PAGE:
Latin women are usually depicted in media as caramel skinned, strong- creamy, sexy, shapely, and feisty. Characters quite as Gloria in Modern Family, Carmen Miranda, and Ximena are just a few illustrations. When we hear the term “latina stereotype,” they are the people we all associate with. They have a heavy voice, a beautiful speech, and a savory personality. Latinas are reduced to items and have limited potential due to this seductive, unique stereotype.

16 young Latinas who participated in focus groups and semistructured interviews between November 2014 and June 2015 at two federally qualified health centers in Baltimore, Maryland, are the subjects of this article’s use of a social determinant of health ( Sdh) framework. Based on respondents’ dialect preferences, focus groups and interviews were conducted by a trained, fluent mediator in either English or Spanish.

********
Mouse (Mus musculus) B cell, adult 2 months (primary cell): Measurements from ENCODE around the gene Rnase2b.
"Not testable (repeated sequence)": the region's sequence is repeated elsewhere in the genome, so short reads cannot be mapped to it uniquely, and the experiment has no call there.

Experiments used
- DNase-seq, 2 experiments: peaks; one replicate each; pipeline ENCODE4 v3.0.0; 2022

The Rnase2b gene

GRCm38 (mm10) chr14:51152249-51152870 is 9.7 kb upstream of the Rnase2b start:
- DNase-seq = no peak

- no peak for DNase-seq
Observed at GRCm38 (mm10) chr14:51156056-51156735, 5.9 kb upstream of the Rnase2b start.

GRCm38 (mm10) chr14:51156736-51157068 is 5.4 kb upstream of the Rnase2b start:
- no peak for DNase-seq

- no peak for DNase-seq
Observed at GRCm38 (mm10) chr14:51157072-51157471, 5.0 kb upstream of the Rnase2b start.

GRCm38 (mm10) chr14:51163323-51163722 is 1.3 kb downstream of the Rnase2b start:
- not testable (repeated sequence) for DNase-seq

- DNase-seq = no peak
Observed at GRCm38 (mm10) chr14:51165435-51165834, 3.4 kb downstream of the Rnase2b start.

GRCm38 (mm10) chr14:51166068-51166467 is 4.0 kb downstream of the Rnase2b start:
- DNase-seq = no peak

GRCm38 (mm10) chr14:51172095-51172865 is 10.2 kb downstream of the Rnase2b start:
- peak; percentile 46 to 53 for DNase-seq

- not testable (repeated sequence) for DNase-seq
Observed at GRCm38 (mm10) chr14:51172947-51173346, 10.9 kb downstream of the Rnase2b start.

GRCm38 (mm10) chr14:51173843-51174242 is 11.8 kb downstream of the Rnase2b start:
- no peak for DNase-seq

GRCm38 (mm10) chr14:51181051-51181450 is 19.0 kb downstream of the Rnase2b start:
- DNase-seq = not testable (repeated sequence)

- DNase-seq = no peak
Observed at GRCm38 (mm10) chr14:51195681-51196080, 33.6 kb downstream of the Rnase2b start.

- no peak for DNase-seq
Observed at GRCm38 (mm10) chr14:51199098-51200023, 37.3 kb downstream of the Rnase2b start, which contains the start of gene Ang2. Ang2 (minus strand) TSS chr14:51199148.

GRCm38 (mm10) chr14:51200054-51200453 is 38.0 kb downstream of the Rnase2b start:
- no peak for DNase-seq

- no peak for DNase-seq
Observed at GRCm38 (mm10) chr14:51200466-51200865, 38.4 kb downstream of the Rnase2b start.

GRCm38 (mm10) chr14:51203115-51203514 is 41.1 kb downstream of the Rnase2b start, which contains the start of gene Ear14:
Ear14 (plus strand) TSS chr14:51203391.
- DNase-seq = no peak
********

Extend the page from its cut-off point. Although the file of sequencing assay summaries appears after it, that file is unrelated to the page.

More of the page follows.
Three main themes emerged: Members shared a desire and capacity to maximize their potentials through contraceptive organization, believed they were responsible for their families ‘ economic well-being, frequently anticipating the birth of their future children, and emphasized the importance of childbearing delay in the achievement of educational and professional objectives. These results demonstrate how crucial it is to correct female preconceptions to enable Latinas to reach their full potential. Translating these results into efficient, calm- centered counseling by family planning providers does help the aspirations of youthful Latinas and promote equity in health care access.